Muhammad Ali, the former world heavyweight champion whose boxing feats, showmanship and political activism made him one of the best-known figures of the 20th century, died on Friday aged 74.
Ali, who had long suffered from Parkinson’s syndrome which impaired his speech and made the once-graceful athlete almost a prisoner in his own body, died a day after he was admitted to a Phoenix-area hospital with a respiratory ailment.
His youthful proclamation of himself as “the greatest” rang true until the end for the millions of people worldwide, who admired him for his courage both inside and outside the ring.
Along with a fearsome reputation as a fighter, he spoke out against racism, war and religious intolerance, while projecting an unshakeable confidence and humor that became a model for African-Americans at the height of the civil rights era.
Stripped of his world boxing crown for refusing to join the U.S. army and go to fight in Vietnam,Ali returned in triumph by recapturing the title and starring in some of the sport’s most unforgettable duels.
“Muhammad Ali was one of the greatest human beings I have ever met,” said George Foreman, who lost to Ali in Zaire in a classic 1974 bout known as the “Rumble in the Jungle.”
“No doubt he was one of the best people to have lived in this day and age. To put him as a boxer is an injustice.”
Ali enjoyed a popularity that transcended the world of sports, even though he rarely appeared in public in his later years.
As the first black president of the United States, Barack Obama said Ali was “a man who fought for us” and placed him in the pantheon of civil rights leaders Martin Luther King Jr. and Nelson Mandela.
“His fight outside the ring would cost him his title and his public standing. It would earn him enemies on the left and the right, make him reviled, and nearly send him to jail. But Ali stood his ground. And his victory helped us get used to the America we recognize today,” Obama said in a statement.
Ali‘s death was confirmed in a statement issued by his family spokesman late Friday evening.
“I am happy my father no longer struggles. He is in a better place. God is the greatest,” his daughter Maryum said on Saturday.
Few could argue with his athletic prowess at his peak in the 1960s. With his dancing feet and quick fists, he could – as he put it – float like a butterfly and sting like a bee.
He was the first person to win the heavyweight championship three times.
But Ali became much more than a sportsman. He spoke boldly against racism in the ’60s as well as against the Vietnam War.
During and after his championship reign, Ali met scores of world leaders and for a time he was considered the most recognizable person on Earth, known even in remote villages in countries far from the United States.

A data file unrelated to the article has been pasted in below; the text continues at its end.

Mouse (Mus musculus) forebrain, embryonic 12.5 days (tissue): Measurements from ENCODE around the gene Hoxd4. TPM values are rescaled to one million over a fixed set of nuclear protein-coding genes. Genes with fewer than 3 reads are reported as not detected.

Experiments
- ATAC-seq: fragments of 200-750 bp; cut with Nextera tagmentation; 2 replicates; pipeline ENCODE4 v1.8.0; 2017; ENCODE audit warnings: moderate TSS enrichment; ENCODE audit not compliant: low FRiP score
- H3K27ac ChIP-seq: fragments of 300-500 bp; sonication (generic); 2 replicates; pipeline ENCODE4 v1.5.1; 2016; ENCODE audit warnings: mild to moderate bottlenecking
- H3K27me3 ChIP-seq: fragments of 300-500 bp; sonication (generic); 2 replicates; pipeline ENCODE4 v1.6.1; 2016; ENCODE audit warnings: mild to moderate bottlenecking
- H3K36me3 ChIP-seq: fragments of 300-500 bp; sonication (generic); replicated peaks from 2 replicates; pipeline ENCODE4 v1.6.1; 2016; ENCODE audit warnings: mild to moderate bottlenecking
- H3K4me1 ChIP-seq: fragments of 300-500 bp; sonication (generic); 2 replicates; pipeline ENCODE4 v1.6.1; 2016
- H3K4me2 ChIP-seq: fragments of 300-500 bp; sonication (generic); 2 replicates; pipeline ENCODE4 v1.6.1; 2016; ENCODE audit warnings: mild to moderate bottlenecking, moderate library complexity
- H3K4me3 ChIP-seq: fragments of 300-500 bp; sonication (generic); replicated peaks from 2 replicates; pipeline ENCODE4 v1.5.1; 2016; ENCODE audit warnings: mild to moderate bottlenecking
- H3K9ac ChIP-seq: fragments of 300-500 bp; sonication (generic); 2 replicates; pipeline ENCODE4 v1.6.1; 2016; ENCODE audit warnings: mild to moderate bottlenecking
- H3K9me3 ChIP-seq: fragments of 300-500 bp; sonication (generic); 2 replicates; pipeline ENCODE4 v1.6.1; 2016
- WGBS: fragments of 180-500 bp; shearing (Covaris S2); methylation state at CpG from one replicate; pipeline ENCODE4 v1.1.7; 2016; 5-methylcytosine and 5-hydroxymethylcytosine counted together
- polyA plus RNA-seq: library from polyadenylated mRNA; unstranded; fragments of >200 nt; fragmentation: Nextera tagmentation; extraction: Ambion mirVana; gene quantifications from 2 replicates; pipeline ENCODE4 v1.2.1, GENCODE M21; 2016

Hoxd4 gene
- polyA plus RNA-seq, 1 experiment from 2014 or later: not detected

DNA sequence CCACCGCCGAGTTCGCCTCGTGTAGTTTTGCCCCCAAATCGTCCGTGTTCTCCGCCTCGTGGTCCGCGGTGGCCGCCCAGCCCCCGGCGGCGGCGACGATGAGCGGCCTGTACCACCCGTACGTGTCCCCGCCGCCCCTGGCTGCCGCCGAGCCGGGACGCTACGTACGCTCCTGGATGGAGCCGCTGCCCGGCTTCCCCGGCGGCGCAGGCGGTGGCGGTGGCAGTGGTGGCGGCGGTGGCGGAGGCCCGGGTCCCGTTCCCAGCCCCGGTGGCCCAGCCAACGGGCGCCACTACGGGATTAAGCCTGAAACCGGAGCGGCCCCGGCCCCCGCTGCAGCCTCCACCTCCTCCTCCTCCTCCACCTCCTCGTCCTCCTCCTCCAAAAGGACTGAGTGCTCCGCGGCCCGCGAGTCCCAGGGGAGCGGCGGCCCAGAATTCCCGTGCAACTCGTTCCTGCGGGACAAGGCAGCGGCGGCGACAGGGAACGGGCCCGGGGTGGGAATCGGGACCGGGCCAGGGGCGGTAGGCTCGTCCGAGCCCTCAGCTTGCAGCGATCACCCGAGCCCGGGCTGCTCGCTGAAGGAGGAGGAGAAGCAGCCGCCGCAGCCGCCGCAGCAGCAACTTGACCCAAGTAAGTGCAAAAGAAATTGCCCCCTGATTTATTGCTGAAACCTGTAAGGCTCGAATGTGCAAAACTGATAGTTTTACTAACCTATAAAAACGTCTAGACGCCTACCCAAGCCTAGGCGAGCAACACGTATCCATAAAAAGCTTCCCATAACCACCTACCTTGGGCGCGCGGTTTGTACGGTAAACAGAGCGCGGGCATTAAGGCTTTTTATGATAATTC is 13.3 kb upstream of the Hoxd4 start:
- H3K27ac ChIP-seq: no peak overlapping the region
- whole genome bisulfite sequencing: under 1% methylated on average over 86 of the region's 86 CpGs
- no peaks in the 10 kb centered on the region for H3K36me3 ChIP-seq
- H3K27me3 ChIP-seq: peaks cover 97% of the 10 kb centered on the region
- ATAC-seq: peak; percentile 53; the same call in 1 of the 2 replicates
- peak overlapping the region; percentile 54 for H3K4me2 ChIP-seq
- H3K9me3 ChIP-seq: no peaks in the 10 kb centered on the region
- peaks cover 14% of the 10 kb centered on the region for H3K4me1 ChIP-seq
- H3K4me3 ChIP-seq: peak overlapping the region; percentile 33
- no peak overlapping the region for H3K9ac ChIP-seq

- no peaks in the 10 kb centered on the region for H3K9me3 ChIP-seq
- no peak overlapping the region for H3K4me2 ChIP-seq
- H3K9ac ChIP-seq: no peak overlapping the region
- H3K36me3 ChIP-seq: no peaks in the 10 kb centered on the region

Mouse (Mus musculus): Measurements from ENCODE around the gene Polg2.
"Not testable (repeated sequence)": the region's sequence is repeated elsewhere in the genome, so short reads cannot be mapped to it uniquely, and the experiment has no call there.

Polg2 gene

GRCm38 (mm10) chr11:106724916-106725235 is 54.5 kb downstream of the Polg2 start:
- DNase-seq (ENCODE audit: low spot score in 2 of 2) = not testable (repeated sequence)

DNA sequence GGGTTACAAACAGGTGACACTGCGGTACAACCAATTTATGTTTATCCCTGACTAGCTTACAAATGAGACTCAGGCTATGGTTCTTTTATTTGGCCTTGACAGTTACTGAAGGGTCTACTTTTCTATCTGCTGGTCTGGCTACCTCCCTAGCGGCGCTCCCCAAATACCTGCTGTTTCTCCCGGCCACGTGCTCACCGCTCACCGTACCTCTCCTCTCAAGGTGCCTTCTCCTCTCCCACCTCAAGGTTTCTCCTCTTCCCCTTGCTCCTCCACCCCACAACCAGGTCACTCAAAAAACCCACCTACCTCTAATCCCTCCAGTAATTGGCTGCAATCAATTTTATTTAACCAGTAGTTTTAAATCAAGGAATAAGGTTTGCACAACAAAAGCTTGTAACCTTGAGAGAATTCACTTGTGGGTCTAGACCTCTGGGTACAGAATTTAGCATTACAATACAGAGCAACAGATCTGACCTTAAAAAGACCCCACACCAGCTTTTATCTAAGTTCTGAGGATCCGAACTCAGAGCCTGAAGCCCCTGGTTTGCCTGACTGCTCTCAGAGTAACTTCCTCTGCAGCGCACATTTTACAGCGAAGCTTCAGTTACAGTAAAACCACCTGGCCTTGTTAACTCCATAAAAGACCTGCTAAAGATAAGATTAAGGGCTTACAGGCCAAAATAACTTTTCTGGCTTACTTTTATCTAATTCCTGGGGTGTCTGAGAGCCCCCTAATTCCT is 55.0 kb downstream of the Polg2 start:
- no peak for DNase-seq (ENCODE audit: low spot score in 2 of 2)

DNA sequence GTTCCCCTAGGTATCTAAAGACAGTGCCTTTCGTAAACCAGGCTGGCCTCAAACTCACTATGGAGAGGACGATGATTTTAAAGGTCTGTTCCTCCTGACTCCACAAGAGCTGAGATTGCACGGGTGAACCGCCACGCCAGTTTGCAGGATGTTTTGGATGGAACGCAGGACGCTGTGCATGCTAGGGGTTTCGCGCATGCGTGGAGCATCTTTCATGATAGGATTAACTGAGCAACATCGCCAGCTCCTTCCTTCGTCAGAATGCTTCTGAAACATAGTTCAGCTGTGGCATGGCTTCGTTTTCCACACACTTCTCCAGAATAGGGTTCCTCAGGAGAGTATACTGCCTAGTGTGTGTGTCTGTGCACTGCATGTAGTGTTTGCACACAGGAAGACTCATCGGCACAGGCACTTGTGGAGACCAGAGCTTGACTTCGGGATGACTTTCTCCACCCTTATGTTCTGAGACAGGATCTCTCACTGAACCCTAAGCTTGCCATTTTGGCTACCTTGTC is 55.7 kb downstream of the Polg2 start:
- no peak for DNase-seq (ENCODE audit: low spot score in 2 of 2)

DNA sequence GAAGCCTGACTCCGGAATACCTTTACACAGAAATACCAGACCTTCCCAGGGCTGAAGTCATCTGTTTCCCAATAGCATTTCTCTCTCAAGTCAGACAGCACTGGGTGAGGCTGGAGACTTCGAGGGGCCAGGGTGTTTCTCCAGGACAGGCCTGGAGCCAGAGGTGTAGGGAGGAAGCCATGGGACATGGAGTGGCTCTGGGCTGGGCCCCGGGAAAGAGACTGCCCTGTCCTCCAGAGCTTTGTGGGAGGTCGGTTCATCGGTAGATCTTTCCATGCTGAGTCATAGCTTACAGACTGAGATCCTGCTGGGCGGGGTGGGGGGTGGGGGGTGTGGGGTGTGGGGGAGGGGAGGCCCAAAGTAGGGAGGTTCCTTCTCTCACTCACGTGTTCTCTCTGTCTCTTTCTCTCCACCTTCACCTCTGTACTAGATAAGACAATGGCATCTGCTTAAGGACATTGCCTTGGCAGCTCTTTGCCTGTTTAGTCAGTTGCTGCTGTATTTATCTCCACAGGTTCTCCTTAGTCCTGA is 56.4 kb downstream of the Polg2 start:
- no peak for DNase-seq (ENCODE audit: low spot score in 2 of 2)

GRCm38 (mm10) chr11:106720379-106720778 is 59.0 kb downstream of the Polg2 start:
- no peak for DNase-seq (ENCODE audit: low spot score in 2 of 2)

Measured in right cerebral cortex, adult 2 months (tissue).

Ali‘s diagnosis of Parkinson’s came about three years after he retired from boxing in 1981.
He struggled with the disease for three decades, but carried on making public appearances including at the opening ceremony of the 1996 Atlanta Olympics, stilling the tremors in his hands enough to light the Olympic flame. He also took part in the opening of the London games in 2012, looking frail in a wheelchair.
His influence extended far beyond the sport. He became the unofficial spokesman for millions of black people and oppressed groups around the world because of his refusal to compromise his opinions and his willingness to stand up to white authorities.
Tributes poured in from across the world of sport, entertainment and politics.
“We lost a giant today. Boxing benefited from Muhammad Ali‘s talents but not nearly as much as mankind benefited from his humanity,” said Manny Pacquiao, a boxer and politician in the Philippines, where Ali fought arch rival Joe Frazier for a third time in a brutal 1975 match dubbed the “Thrilla in Manila.”
Civil rights leader Rev. Jesse Jackson said on Twitter: “Let us pray for @MuhammadAli; good for America, world boxing champion, social transformer & anti-war hero. #TheGreatest.”
Flags were flown at half staff in his hometown of Louisville, Kentucky, where he will be buried and where his modest childhood home at 3302 Grand Avenue has been turned into a museum.
“His journey from Grand Avenue to global icon serves as a reminder there are young people with the potential for greatness in the houses and neighborhoods all over our city, our nation and our world,” Louisville Mayor Greg Fischer said at a memorial service. “There is no limit to what our kids can do if we help them realize their full human potential.”
In a realm where athletes often battle inarticulateness as well as their opponents, Ali was known as the Louisville Lip and loved to talk – especially about himself.
“Humble people, I’ve found, don’t get very far,” he once told a reporter.
His taunts could be brutal. “Joe Frazier is so ugly that when he cries, the tears turn around and go down the back of his head,” he once said. He also dubbed Frazier a ‘gorilla’ but later apologized and said it was all to promote the fight.
Once asked about his preferred legacy, Ali said: “I would like to be remembered as a man who won the heavyweight title three times, who was humorous and who treated everyone right. As a man who never looked down on those who looked up to him … who stood up for his beliefs … who tried to unite all humankind through faith and love.
“And if all that’s too much, then I guess I’d settle for being remembered only as a great boxer who became a leader and a champion of his people. And I wouldn’t even mind if folks forgot how pretty I was.”
Ali was born in Louisville, Kentucky, on Jan. 17, 1942, as Cassius Marcellus Clay Jr., a name shared with a 19th century slavery abolitionist. He changed his name after his conversion to Islam.
Ali is survived by his wife, the former Lonnie Williams, who knew him when she was a child in Louisville, along with his nine children.